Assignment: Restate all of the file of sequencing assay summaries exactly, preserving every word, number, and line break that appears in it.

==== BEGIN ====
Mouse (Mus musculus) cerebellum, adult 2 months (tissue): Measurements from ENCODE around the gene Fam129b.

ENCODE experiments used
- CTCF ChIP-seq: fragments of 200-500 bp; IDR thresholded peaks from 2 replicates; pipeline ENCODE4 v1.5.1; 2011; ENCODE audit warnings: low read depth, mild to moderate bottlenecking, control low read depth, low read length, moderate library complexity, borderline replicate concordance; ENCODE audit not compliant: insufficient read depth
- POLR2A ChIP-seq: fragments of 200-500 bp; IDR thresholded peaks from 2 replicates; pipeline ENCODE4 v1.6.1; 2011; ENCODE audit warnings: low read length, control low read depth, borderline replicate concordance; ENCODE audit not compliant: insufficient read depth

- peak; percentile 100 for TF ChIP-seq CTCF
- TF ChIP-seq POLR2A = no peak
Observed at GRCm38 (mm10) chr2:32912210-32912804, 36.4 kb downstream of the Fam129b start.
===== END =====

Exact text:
Mouse (Mus musculus) cerebellum, adult 2 months (tissue): Measurements from ENCODE around the gene Fam129b.

ENCODE experiments used
- CTCF ChIP-seq: fragments of 200-500 bp; IDR thresholded peaks from 2 replicates; pipeline ENCODE4 v1.5.1; 2011; ENCODE audit warnings: low read depth, mild to moderate bottlenecking, control low read depth, low read length, moderate library complexity, borderline replicate concordance; ENCODE audit not compliant: insufficient read depth
- POLR2A ChIP-seq: fragments of 200-500 bp; IDR thresholded peaks from 2 replicates; pipeline ENCODE4 v1.6.1; 2011; ENCODE audit warnings: low read length, control low read depth, borderline replicate concordance; ENCODE audit not compliant: insufficient read depth

- peak; percentile 100 for TF ChIP-seq CTCF
- TF ChIP-seq POLR2A = no peak
Observed at GRCm38 (mm10) chr2:32912210-32912804, 36.4 kb downstream of the Fam129b start.